The regeneration of the Exclusion Zone may not be limited to inviting tourists to visit. The Emergency Situations Minister, Viktor Baloha, has also announced that they are considering building power and thermal energy plants in the Exclusion Zone.

On the 26th April, 1986, the Chernobyl Nuclear Power Plant was the site of the world's first, and only, Level 7 nuclear event. The resulting radioactive plume spread radiation across the Ukraine, Russia and Belarus. The area worst affected by the contamination was designated The Exclusion Zone. Also known as the Zone of Alienation, The 30 Kilometer Zone or simply The Zone, the area covers 30 km around the site of the plant. Following the disaster residents living in the Exclusion Zoe were forcibly evacuated and resettled elsewhere in the Soviet Union.

Despite the health risks posed by remaining in the region, over the years a number of residents remained or illegally returned to their homes in the Exclusion Zone. Many were elderly people who felt unable to rebuild their lives away from their lifelong homes. There is also a minority of people who chose to move into the Exclusion Zone, and are known as samosely, self-settlers, when challenged samosely typically disregard or even deny any risks to human health in their adopted home.

Aside from these few, illegal, residents human presence in the Exclusion Zone is limited to the few workers involved in research and administration. These workers operate on tightly controlled shifts (the longest time being 15 days), and their health is closely monitored.

The lack of human interference in the region has lead some people to believe that wildlife inside the Exclusion Zone was, paradoxically, healthier and more successful than that in surrounding areas. Robert Baker, of Texas Tech University claimed on his university web page: ''The elimination of human activities such as farming, ranching, hunting and logging are the greatest benefits. It can be said the world's worst nuclear power plant disaster is not as destructive to wildlife populations as are normal human activities.''

Unfortunately, it seems that the disaster has had a negative impact on the region's wildlife. Not only is local wildlife suffering from mutations caused by the high levels of radiation, but a study in 2007 showed that the bird population in the region dropped by 66% and the range of bird species dropped by more than 50%.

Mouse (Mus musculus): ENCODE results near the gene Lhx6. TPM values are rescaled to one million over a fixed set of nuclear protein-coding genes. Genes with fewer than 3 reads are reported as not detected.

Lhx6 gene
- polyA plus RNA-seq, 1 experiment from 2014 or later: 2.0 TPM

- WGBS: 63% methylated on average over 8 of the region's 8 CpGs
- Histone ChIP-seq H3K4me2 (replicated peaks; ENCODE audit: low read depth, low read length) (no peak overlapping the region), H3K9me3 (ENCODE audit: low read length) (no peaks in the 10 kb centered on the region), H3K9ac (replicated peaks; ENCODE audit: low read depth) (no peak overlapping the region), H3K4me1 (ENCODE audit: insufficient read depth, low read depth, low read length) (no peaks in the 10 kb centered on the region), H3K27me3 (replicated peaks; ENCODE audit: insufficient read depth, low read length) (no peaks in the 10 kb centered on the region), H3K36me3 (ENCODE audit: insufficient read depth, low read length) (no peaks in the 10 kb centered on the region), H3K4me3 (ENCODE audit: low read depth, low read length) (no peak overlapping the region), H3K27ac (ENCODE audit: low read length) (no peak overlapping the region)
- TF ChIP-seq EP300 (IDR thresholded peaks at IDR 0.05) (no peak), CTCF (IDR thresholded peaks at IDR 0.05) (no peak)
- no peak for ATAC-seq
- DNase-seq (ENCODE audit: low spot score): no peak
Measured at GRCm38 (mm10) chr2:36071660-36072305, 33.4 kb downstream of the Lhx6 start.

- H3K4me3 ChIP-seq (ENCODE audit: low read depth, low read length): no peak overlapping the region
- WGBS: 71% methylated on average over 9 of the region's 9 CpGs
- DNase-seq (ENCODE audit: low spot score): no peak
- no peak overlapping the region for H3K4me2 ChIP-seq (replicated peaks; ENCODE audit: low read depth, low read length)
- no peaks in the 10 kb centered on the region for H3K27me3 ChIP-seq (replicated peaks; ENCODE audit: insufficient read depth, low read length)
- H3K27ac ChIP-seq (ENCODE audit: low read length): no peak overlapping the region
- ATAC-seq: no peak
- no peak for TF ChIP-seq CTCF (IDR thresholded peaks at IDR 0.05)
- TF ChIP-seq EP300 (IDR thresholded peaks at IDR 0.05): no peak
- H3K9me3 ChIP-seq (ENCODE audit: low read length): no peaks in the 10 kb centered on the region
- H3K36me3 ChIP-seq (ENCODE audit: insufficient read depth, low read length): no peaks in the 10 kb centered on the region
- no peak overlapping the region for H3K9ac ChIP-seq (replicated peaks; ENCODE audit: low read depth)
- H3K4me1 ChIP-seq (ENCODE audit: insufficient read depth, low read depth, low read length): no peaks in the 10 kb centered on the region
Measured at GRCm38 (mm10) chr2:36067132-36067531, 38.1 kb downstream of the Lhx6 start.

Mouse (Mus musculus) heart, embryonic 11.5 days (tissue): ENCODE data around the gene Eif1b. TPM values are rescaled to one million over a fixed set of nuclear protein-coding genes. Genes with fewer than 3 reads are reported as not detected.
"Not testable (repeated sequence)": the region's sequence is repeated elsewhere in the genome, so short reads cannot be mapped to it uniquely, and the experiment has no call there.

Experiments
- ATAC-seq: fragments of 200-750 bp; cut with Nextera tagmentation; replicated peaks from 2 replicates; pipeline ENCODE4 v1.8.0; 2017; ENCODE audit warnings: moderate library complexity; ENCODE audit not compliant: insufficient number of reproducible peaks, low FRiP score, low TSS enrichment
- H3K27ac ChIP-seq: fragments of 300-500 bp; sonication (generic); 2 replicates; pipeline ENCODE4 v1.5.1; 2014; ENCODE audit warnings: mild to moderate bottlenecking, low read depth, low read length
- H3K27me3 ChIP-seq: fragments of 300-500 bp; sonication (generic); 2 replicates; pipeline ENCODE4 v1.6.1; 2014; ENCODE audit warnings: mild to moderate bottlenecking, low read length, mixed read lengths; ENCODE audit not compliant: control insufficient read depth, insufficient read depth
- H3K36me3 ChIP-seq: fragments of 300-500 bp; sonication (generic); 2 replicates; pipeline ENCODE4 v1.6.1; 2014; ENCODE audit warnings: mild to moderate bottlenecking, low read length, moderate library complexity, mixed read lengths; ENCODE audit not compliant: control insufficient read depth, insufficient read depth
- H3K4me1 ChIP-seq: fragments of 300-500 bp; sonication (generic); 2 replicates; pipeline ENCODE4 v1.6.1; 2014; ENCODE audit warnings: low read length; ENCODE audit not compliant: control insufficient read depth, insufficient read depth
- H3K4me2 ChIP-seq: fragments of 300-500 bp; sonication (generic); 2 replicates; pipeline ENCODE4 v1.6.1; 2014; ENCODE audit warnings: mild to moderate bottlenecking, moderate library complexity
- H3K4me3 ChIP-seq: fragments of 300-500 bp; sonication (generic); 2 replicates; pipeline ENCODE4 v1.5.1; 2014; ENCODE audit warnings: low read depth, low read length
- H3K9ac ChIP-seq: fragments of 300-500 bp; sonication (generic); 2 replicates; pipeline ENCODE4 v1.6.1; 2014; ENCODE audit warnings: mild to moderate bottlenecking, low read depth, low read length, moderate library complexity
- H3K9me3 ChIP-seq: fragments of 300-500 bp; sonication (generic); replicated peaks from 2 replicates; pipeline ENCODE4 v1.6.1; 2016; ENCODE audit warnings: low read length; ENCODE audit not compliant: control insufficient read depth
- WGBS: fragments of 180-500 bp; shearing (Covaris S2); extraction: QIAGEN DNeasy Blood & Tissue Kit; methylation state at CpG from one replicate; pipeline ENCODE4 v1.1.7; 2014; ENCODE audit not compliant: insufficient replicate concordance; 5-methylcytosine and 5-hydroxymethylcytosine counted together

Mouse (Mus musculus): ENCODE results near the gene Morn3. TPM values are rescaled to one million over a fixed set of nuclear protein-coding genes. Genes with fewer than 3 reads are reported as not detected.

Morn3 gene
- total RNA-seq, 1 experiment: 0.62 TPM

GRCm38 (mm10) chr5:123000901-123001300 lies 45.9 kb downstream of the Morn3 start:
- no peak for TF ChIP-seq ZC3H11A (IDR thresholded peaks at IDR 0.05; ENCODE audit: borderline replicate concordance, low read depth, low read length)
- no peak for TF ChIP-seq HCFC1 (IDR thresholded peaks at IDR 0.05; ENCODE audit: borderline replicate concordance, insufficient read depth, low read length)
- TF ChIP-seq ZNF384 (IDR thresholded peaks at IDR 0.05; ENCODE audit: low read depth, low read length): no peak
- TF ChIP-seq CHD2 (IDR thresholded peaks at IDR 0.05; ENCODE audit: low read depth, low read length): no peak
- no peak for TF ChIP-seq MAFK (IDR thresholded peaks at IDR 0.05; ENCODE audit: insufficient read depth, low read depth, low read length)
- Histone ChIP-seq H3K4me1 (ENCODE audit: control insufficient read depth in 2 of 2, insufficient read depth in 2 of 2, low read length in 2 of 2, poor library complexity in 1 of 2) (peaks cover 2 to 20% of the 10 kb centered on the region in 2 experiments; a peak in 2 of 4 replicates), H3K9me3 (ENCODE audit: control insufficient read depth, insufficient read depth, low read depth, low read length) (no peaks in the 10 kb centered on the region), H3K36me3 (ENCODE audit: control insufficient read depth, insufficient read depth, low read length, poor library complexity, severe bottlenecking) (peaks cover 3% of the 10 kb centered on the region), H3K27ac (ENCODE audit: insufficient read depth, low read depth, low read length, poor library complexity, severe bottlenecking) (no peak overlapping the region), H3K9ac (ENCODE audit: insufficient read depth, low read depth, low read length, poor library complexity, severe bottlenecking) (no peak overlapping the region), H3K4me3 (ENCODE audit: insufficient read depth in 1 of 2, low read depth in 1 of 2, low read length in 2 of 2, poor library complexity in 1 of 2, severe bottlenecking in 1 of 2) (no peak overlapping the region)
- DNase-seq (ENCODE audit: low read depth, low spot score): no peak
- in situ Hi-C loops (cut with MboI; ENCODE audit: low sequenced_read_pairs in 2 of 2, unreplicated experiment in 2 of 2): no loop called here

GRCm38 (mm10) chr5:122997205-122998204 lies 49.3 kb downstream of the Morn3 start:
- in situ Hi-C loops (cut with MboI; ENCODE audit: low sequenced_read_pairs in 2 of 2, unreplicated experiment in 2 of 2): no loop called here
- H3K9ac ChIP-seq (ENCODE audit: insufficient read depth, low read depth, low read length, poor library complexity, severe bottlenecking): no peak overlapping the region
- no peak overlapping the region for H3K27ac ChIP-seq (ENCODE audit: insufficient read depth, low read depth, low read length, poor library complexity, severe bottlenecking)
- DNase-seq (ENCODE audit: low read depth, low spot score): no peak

Each year, around 6000 visitors enter the Exclusion Zone but many of these day trips are organised illegally and without proper government control. The Emergency Situations Ministry, which administers the area, plans to organise new official tours from January 2011.

According the ministry, radiation levels in much of the Exclusion Zone are now at normal levels and so pose no additional threat to visitors health. But tourism in the area still needs to be tightly monitored as some areas are still contaminated with higher levels of radiation and there are risks posed from collapsing buildings and other hazards in the officially uninhabited region.

Quoted in the Wall Street Journal Yulia Yurshova, spokesperson for the Emergency Situations Ministry said: ''The Chernobyl Zone isn't as scary as the whole world thinks. We want to work with big tour operators and attract Western tourists, from whom there's great demand.''

The project is backed by the United Nations Development Programme (UNDP). In a statement to the press, Helen Clark, Head of the UNDP, said: ''While significant progress has been achieved in giving these communities the lives they had before the Chernobyl disaster, there is still work to be done to realize full social and economic recovery, and the restoration of livelihoods. One of the ways we can support this progress is by working with these populations to overcome the psychological impacts of this disaster by rebuilding the pride and dignity of these communities.''

The regeneration of the Exclusion Zone may not be limited to inviting tourists to visit. The Emergency Situations Minister, Viktor Baloha, has also announced that they are considering building power and thermal energy plants in the Exclusion Zone.